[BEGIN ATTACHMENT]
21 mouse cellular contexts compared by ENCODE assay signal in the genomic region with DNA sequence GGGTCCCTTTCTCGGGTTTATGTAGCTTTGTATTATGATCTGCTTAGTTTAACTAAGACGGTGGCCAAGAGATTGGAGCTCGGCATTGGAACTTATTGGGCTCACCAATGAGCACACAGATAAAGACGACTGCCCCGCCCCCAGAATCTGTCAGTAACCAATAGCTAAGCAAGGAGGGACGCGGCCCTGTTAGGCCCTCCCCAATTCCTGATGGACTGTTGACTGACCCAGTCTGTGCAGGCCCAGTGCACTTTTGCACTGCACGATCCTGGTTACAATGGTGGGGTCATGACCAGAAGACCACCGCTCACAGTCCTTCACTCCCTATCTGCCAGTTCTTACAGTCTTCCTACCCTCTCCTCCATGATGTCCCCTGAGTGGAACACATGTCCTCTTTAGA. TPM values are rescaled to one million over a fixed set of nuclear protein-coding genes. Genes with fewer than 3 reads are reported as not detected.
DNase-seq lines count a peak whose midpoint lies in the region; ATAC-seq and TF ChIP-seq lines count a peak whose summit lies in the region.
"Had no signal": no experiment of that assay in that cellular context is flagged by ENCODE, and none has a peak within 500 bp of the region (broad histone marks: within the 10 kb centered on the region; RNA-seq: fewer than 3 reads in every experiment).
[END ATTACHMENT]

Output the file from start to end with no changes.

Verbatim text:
21 mouse cellular contexts compared by ENCODE assay signal in the genomic region with DNA sequence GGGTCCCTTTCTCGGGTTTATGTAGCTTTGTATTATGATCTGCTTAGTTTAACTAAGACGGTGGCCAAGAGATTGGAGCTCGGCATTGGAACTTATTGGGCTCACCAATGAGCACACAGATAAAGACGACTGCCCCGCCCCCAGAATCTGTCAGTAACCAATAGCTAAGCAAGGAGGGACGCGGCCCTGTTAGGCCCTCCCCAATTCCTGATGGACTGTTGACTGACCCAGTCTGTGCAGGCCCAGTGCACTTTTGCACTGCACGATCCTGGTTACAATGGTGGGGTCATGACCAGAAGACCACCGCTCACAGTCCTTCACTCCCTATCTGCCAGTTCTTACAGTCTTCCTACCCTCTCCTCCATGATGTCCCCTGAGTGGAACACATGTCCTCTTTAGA. TPM values are rescaled to one million over a fixed set of nuclear protein-coding genes. Genes with fewer than 3 reads are reported as not detected.
DNase-seq lines count a peak whose midpoint lies in the region; ATAC-seq and TF ChIP-seq lines count a peak whose summit lies in the region.
"Had no signal": no experiment of that assay in that cellular context is flagged by ENCODE, and none has a peak within 500 bp of the region (broad histone marks: within the 10 kb centered on the region; RNA-seq: fewer than 3 reads in every experiment).